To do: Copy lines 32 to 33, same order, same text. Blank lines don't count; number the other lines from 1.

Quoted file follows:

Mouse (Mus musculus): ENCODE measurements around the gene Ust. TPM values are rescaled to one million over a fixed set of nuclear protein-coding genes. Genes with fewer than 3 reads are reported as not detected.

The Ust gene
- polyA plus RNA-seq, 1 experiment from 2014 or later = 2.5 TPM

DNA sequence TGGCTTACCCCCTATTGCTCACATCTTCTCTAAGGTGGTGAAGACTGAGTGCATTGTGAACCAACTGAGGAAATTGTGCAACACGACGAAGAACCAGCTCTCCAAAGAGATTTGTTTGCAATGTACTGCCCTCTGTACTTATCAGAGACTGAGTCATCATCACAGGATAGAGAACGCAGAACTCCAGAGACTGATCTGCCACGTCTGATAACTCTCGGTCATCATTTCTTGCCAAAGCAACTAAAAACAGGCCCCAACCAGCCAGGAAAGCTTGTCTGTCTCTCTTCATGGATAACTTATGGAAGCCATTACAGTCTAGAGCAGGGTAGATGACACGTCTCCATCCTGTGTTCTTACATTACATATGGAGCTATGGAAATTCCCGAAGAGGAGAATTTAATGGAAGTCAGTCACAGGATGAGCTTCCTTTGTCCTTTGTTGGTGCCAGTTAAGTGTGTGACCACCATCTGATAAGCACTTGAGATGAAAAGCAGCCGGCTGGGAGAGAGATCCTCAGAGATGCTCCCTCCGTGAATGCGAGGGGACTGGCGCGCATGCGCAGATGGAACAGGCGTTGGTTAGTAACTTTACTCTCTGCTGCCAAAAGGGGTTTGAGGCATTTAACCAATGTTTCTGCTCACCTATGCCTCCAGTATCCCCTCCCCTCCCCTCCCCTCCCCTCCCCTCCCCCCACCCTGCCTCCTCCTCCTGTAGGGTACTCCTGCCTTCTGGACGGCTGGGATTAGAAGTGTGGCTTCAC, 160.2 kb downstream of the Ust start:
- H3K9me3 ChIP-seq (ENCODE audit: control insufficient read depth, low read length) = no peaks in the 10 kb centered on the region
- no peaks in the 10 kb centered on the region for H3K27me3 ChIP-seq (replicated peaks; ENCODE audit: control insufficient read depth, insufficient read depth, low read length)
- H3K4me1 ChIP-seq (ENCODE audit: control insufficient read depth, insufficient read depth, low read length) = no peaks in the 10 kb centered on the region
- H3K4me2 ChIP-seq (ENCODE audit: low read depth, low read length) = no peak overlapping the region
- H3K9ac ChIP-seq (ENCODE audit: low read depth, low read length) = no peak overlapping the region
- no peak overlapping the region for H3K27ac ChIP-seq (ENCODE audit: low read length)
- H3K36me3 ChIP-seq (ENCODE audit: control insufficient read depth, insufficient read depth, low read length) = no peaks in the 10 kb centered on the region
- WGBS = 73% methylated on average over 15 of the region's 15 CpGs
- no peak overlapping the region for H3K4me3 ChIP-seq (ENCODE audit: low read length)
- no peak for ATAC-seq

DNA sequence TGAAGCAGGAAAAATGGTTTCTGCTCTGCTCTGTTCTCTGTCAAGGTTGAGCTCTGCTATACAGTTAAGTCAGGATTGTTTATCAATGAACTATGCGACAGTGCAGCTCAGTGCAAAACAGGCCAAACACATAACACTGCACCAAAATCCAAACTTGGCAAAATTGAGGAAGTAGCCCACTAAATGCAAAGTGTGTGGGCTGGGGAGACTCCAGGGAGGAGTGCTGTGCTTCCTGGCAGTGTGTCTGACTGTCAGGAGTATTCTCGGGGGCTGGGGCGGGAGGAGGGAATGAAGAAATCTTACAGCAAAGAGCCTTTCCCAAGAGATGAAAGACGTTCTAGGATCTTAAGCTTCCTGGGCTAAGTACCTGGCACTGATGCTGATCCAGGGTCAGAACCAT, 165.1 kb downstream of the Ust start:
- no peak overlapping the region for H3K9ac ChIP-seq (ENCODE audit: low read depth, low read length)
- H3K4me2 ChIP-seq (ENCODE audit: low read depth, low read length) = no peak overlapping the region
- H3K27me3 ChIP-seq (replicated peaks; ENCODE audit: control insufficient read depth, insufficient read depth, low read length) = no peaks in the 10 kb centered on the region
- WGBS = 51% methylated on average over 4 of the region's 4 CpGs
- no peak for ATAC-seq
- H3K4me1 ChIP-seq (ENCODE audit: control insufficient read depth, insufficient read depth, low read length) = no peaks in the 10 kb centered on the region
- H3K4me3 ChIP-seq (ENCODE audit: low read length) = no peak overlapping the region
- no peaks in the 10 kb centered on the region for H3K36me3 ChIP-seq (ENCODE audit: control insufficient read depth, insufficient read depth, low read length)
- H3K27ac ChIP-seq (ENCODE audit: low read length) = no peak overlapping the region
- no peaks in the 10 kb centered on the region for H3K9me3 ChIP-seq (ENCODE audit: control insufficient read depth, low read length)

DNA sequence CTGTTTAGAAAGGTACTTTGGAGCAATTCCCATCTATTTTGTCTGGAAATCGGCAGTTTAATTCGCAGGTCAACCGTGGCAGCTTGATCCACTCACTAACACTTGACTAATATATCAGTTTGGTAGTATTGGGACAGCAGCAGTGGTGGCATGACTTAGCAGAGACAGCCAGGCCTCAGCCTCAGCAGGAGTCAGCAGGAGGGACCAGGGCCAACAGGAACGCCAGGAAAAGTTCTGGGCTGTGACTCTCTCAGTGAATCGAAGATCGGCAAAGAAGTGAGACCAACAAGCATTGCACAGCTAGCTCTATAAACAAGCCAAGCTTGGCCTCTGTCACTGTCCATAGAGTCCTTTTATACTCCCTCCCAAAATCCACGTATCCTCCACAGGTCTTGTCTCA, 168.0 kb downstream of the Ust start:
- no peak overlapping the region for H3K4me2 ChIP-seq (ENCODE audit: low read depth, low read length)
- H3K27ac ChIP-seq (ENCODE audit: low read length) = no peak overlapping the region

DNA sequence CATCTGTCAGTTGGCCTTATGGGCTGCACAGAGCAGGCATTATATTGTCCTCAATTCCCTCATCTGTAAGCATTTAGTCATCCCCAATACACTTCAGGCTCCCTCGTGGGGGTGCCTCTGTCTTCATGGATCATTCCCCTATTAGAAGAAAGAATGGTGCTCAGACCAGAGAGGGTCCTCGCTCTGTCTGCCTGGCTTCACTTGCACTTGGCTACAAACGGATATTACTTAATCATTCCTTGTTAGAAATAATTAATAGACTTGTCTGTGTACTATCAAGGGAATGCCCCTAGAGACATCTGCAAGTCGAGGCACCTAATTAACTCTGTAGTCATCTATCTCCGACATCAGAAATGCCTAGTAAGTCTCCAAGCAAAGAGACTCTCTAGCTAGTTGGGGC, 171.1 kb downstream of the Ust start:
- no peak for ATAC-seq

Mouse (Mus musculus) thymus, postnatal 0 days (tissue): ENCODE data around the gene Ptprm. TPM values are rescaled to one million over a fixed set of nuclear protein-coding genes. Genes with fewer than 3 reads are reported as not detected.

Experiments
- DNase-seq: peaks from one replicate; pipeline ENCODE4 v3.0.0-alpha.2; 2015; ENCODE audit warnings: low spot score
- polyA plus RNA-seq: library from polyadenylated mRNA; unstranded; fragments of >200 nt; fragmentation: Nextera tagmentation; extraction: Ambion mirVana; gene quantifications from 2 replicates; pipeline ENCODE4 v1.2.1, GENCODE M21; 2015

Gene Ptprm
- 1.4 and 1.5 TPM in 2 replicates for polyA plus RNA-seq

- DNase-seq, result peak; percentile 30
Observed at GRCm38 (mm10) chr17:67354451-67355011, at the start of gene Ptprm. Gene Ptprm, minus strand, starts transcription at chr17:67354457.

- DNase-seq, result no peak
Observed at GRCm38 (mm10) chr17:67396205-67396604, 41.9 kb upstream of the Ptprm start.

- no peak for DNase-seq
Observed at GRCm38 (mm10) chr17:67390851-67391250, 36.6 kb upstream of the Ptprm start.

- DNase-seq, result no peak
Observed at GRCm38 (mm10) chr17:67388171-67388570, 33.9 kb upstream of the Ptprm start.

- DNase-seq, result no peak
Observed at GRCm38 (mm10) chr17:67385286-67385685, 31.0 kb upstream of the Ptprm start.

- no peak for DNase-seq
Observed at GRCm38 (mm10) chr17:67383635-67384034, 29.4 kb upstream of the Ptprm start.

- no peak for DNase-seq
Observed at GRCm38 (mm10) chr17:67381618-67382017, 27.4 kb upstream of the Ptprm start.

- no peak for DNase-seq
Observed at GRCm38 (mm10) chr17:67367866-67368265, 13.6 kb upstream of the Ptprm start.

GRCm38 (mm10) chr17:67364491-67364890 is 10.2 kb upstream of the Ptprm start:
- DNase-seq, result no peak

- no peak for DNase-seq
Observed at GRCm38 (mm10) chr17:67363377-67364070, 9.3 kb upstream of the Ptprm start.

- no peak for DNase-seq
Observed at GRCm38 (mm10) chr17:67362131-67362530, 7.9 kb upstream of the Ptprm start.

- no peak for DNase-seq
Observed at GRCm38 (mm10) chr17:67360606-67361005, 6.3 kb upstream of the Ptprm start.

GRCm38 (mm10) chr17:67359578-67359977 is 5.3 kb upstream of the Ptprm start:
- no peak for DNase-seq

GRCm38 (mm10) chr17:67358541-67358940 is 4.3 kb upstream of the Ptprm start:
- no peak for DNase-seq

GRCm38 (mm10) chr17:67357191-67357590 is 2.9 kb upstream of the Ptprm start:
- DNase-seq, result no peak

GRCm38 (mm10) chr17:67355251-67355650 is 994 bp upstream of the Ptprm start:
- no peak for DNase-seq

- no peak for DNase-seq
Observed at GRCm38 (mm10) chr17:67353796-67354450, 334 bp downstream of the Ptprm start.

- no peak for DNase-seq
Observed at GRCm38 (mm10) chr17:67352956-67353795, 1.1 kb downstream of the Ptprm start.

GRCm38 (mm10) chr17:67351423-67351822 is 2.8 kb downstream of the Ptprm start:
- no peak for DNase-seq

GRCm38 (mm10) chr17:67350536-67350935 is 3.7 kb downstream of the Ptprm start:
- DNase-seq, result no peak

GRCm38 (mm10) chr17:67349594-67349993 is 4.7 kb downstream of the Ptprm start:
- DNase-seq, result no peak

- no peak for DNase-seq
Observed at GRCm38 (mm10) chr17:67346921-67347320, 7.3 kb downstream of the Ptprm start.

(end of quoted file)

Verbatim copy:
Experiments
- DNase-seq: peaks from one replicate; pipeline ENCODE4 v3.0.0-alpha.2; 2015; ENCODE audit warnings: low spot score